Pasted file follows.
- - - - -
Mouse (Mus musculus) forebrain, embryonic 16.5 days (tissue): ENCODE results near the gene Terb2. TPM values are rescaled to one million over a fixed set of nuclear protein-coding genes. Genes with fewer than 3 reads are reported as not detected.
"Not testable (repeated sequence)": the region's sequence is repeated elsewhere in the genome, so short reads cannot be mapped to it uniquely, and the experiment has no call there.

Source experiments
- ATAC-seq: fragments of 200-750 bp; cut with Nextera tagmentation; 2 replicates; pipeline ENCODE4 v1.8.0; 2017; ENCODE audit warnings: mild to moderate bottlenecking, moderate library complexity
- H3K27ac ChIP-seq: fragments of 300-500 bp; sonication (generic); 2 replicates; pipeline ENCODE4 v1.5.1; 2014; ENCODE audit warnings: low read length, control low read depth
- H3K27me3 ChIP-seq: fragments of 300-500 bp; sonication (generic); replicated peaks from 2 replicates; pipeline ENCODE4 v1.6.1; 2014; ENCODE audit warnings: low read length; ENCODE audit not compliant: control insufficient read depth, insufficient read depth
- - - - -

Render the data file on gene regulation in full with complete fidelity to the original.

Mouse (Mus musculus) forebrain, embryonic 16.5 days (tissue): ENCODE results near the gene Terb2. TPM values are rescaled to one million over a fixed set of nuclear protein-coding genes. Genes with fewer than 3 reads are reported as not detected.
"Not testable (repeated sequence)": the region's sequence is repeated elsewhere in the genome, so short reads cannot be mapped to it uniquely, and the experiment has no call there.

Source experiments
- ATAC-seq: fragments of 200-750 bp; cut with Nextera tagmentation; 2 replicates; pipeline ENCODE4 v1.8.0; 2017; ENCODE audit warnings: mild to moderate bottlenecking, moderate library complexity
- H3K27ac ChIP-seq: fragments of 300-500 bp; sonication (generic); 2 replicates; pipeline ENCODE4 v1.5.1; 2014; ENCODE audit warnings: low read length, control low read depth
- H3K27me3 ChIP-seq: fragments of 300-500 bp; sonication (generic); replicated peaks from 2 replicates; pipeline ENCODE4 v1.6.1; 2014; ENCODE audit warnings: low read length; ENCODE audit not compliant: control insufficient read depth, insufficient read depth